Mechanical Forces in Embryonic Heart Development

The complex valves and walls of the heart’s pulmonary and aortic outlets begin as a much simpler structure, a singular tubular outflow tract. Proper growth, remodeling, and maturation of the outflow tract during fetal development are essential for delivering oxygenated circulation after birth. Defects in the sizes and shapes of the pulmonary and aortic outlets are responsible for many forms of congenital heart disease and contribute to a large portion of preterm fetal deaths. Investigations of the genetics that initiate outflow tract development have yet to explain the remodeling and maturation of its tissues into valves and other mature structures.

Jonathan T. Butcher, Biomedical Engineering, is leading a multidisciplinary research team that is investigating the role of mechanical forces in the growth, remodeling, and maturation of the cardiac outflow tract. Mechanical forces—such as shear stress, pressure, and tension—are ever-present during embryonic heart development. These forces may orchestrate local cellular decisions that govern outflow tract remodeling, but genetic analyses can provide only limited insight into the role that mechanical forces play. This research will apply innovative research techniques, dynamic spatial nucleotide sequencing, quantitative live imaging, and state-of-the-art computational analysis to investigate how mechanical forces drive cellular- to tissue-level responses during outflow tract morphogenesis.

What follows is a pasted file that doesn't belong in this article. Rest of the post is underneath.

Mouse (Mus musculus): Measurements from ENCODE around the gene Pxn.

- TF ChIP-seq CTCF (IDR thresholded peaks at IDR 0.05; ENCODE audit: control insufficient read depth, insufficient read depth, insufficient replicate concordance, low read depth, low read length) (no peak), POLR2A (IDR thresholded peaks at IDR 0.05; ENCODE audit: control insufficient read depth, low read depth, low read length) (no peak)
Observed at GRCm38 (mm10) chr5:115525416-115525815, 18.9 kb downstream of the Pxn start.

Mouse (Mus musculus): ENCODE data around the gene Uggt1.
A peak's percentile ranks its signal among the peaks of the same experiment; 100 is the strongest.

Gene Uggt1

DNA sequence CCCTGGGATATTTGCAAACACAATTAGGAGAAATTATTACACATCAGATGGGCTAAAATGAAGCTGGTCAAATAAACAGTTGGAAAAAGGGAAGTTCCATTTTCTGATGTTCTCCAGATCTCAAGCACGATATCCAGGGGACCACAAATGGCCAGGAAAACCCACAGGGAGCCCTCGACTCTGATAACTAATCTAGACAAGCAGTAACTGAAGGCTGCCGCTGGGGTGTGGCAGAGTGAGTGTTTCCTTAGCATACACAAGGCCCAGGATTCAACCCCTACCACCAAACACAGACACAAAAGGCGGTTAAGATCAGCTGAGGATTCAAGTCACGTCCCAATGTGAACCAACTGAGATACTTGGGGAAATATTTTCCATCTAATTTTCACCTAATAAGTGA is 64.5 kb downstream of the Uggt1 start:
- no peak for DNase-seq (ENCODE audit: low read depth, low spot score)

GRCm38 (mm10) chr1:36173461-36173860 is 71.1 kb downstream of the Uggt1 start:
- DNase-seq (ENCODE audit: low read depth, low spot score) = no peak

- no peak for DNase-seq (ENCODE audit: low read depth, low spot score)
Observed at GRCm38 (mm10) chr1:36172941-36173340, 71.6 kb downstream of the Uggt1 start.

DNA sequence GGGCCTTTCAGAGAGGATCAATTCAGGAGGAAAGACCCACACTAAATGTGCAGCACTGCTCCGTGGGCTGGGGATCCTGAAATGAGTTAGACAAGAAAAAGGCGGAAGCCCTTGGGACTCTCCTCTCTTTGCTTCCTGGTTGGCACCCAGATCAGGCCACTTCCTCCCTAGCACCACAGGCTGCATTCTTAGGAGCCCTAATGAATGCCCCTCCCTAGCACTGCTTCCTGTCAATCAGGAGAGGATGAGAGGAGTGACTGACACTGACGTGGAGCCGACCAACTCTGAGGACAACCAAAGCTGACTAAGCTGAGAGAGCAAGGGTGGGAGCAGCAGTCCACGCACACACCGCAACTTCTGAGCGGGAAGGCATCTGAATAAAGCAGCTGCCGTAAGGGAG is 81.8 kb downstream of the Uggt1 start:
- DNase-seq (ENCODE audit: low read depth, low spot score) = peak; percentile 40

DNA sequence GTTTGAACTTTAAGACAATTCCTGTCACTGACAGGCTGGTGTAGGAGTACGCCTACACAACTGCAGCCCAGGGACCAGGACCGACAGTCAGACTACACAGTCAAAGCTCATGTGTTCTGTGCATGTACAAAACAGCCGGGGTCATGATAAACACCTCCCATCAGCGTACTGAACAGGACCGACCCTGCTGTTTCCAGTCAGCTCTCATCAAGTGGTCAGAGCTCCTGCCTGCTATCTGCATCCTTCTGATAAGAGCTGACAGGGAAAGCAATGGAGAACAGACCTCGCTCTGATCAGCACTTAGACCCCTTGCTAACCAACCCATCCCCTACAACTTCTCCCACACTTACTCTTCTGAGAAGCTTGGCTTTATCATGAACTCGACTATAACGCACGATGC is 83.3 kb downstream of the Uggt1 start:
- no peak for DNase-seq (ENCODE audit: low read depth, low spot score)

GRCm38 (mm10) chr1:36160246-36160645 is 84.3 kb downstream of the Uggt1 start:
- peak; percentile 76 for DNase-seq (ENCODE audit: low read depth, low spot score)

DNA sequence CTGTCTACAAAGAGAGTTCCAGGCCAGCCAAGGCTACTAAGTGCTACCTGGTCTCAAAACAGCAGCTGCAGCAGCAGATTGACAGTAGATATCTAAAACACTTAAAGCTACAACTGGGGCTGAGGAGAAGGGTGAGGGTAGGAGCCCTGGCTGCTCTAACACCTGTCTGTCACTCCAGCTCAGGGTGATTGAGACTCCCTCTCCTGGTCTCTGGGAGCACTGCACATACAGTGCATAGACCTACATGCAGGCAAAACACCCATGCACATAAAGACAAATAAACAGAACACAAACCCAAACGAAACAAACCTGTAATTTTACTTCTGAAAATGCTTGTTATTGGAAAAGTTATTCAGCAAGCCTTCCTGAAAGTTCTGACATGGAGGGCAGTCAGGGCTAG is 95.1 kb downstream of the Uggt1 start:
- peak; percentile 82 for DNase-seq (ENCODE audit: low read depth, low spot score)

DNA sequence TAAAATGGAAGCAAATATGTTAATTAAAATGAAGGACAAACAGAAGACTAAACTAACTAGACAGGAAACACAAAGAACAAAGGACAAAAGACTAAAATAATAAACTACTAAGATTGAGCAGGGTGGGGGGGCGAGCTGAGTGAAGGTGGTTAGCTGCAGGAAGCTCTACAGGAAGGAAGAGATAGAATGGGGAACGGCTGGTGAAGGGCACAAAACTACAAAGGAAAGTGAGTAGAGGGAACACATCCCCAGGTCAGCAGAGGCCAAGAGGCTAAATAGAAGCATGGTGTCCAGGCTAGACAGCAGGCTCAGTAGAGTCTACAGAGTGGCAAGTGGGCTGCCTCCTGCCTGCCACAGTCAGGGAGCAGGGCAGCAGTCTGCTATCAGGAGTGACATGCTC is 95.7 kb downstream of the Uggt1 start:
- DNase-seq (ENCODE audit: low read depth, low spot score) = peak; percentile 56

This research will substantially advance our understanding of the role of mechanical forces in embryonic heart development—particularly how mechanical forces participate in the molecular regulation and conditional signaling that govern outflow tract growth, remodeling, and maturation. The findings could inform strategies for manipulating such signaling programs to reduce the severity of coronary heart disease in utero, prior to birth.

NIH Award Number: 1R01HL160028-01A1

Cornell Researchers

Funding Received

$2.8 Million spanning 4 years